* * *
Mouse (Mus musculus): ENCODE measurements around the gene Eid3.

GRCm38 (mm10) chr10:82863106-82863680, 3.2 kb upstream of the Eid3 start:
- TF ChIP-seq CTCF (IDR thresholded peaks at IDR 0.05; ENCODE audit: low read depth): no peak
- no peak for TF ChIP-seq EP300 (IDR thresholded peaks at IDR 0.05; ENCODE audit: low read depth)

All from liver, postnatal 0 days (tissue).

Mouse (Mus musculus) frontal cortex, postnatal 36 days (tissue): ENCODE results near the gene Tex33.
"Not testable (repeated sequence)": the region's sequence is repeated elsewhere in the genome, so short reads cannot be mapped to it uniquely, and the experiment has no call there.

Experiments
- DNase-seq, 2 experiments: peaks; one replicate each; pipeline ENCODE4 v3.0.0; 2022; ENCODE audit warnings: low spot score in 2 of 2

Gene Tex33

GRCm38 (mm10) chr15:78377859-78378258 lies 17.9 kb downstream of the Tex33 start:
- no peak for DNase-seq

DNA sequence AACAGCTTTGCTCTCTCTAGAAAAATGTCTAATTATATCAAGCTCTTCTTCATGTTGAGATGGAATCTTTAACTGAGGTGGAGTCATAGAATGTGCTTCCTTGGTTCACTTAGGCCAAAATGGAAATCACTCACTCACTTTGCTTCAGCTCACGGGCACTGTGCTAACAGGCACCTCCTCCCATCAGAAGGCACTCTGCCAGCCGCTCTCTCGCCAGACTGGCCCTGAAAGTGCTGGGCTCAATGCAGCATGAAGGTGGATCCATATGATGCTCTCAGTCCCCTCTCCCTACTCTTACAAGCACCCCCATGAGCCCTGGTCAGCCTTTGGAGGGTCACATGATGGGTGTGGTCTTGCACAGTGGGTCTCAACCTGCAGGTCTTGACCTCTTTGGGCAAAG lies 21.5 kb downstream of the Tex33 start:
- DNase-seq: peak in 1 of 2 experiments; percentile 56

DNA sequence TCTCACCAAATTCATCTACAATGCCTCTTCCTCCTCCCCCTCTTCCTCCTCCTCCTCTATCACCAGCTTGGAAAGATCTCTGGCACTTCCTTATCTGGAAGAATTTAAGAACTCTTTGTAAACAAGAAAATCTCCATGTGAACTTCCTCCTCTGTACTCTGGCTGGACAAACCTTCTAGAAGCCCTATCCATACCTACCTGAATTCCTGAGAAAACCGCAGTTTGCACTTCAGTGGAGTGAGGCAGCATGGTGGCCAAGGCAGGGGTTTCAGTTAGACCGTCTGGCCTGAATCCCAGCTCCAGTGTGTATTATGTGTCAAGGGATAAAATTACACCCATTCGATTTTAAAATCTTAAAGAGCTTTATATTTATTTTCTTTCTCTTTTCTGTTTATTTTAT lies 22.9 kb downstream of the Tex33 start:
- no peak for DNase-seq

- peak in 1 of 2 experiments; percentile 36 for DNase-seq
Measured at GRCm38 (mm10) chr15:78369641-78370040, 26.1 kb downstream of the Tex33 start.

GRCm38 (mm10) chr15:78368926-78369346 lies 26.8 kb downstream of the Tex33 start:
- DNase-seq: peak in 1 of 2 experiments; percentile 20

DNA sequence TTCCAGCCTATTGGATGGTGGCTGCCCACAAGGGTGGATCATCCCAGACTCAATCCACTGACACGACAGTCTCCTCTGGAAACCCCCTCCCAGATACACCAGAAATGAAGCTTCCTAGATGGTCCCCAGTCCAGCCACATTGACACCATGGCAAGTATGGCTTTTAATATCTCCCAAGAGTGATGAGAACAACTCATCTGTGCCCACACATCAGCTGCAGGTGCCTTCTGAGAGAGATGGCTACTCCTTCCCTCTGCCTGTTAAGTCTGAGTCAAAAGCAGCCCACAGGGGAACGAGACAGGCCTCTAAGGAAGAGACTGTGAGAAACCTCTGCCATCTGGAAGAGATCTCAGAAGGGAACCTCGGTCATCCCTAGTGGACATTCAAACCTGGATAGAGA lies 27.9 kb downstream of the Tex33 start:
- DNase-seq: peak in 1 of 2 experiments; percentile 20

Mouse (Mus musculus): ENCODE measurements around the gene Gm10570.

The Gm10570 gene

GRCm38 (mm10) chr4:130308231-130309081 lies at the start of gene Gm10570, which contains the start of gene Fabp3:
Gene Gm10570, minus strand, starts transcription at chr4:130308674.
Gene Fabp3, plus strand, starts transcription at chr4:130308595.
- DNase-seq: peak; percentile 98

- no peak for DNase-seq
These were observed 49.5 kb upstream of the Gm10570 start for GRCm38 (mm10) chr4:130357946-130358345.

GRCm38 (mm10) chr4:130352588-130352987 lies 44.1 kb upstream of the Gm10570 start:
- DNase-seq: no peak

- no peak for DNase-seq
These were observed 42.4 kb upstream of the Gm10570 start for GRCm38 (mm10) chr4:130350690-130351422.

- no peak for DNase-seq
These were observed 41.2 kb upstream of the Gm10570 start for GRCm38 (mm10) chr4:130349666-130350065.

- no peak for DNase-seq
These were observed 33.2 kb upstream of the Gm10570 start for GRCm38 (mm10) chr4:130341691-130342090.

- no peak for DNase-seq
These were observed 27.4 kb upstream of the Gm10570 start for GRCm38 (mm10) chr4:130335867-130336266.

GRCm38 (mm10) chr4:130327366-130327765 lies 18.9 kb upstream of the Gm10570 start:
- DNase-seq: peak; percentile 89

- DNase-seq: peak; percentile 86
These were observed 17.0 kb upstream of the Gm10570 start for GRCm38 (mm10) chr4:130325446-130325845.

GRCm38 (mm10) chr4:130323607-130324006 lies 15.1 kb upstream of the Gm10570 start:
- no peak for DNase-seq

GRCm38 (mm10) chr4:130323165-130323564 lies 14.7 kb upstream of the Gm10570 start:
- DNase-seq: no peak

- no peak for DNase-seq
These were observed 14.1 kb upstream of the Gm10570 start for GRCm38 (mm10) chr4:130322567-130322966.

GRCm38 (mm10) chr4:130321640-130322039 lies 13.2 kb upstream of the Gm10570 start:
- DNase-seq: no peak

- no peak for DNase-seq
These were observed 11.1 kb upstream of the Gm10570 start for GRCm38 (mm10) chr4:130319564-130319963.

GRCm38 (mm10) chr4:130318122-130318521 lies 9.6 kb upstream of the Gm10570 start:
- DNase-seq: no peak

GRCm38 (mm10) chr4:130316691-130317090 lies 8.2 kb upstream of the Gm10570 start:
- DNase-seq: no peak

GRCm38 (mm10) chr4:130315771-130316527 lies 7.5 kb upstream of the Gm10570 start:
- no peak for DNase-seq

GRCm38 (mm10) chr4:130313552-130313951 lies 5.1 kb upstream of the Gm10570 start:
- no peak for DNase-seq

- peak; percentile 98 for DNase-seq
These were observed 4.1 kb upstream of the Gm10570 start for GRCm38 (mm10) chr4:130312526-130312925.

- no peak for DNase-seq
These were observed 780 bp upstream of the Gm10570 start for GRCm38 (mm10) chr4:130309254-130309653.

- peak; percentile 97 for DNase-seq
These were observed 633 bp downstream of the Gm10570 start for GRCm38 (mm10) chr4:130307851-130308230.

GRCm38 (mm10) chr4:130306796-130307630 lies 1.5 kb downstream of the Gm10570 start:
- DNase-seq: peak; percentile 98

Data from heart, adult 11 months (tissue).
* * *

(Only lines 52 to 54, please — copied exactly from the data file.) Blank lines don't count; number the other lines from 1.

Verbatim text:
- DNase-seq: no peak

- no peak for DNase-seq
These were observed 11.1 kb upstream of the Gm10570 start for GRCm38 (mm10) chr4:130319564-130319963.